Second Generation Migrants Aged 18–35 in Russia: Research Project Results
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Varshaver, E., Rocheva, A., Ivanova, N. (2019). Second Generation Migrants Aged 18–35 in Russia: Research Project Results. The Monitoring of Public Opinion: Economic and Social Changes Journal, (2(150)), 318-363. [in English]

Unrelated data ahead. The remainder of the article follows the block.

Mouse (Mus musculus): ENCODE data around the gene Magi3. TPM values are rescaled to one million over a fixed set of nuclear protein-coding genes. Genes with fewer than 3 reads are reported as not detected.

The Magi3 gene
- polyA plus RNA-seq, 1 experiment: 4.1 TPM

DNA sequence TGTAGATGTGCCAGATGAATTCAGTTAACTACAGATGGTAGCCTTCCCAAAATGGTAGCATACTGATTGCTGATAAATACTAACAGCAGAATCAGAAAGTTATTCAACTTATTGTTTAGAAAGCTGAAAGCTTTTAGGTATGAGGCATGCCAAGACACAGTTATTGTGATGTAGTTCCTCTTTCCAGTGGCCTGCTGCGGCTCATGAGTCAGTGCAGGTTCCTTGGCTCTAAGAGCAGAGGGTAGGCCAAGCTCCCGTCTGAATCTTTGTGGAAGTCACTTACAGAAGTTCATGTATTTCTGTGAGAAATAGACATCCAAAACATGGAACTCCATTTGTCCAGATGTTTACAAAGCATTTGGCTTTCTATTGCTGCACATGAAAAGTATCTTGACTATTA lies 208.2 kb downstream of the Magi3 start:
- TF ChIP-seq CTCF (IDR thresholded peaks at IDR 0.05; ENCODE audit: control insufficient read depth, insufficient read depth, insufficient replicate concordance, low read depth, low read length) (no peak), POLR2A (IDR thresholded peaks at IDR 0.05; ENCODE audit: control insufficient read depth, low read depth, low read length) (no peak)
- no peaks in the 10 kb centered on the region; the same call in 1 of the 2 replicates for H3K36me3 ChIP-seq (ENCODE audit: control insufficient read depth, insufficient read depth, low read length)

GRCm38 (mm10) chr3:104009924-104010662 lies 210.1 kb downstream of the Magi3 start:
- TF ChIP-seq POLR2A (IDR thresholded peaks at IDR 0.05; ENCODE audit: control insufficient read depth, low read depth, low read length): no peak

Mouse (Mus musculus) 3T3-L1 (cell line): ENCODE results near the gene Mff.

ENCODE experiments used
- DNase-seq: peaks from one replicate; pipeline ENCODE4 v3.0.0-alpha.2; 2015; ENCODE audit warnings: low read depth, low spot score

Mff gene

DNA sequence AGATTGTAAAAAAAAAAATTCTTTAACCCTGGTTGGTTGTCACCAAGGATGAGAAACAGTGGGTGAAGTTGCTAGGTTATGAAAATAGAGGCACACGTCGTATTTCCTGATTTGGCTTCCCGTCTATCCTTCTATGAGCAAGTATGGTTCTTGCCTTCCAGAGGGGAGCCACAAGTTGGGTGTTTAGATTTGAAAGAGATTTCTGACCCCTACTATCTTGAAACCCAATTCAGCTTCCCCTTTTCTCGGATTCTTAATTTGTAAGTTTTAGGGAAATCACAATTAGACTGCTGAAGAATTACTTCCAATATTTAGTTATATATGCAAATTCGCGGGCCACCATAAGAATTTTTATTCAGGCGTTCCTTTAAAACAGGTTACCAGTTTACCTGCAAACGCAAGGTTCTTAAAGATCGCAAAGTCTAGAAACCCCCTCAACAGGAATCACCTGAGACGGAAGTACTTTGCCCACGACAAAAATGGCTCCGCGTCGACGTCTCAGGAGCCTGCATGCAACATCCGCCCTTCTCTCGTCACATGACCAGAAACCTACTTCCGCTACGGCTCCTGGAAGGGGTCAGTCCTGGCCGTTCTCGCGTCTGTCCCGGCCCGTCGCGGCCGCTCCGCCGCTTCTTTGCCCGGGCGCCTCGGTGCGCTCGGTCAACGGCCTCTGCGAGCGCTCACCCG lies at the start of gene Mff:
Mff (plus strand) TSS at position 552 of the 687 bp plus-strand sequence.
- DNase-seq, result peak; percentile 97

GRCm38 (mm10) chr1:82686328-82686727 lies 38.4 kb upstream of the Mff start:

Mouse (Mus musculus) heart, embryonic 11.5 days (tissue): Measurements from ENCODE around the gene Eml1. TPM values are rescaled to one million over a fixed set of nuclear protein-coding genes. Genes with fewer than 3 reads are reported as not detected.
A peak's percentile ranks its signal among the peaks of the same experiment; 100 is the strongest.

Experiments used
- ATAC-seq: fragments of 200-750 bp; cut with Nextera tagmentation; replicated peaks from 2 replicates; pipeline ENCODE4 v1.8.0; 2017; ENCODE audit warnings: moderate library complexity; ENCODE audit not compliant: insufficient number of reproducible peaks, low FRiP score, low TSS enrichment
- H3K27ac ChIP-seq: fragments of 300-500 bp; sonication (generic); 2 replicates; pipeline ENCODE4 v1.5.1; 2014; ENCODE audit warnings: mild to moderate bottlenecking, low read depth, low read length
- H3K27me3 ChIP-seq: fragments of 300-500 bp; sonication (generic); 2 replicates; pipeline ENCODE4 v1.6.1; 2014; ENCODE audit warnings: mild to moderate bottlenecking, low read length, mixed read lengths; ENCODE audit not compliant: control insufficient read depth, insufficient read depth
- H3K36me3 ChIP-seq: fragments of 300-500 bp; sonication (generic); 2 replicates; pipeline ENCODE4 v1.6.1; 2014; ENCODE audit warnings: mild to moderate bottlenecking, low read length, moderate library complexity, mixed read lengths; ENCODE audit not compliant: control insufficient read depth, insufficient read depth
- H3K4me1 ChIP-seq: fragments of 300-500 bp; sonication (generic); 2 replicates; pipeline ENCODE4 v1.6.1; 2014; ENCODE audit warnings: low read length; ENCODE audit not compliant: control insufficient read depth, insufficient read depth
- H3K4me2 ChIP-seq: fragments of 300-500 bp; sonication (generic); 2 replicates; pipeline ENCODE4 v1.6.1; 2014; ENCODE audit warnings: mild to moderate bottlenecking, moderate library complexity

The article presents the results of a two-year research project devoted to the integration of second generation migrants in the young adult age range (18-35 years old) from the regions of Transcaucasia and Central Asia currently living in Russia. The project includes an online survey where respondents were recruited using a targeting procedure on social networking sites (N=12524) and a series of interviews (N=401) in 10 regions of Russia. The article contains four parts—each dealing with one of the four migrant integration dimensions—which have been delineated based on the German tradition in migrant integration studies: structural, social, cultural, and identificational integration. The authors show that second generation migrants from Transcaucasia and Central Asia do not differ from their local peers in terms of their earnings, but there are significant variations in their educational level: higher education characterizes first of all second-generation migrants from Transcaucasia to a lesser extent local youth, even less so — second-generation migrants from Central Asia. Social networks of second-generation migrants are inclusive and dominated by the representatives of “other” ethnic categories; however, their marriages are mostly monoethnic. A considerable share of second-generation migrants have “liberal” attitudes and practices in the realm of gender relations, and although second-generation migrants are generally more conservative than the local youth, the gap is minor. Second-generation migrants have a strong identification with “their own” ethnic categories but that impedes neither their feeling “at home” in Russia nor their belonging in the town or region of Russia where they grew up. A comparison of integration characteristics of second-generation migrants in Russia with situations in other migrant-receiving countries shows that the Russian case is successful, comparable with Canada and Australia. However, the success is explained not with the well-reasoned migration policy as in the latter states, but with the various factors of the Soviet past including a common cultural environment as well as egalitarian urban landscapes that are of paramount importance for the comprehension of the migration system centered around Russia.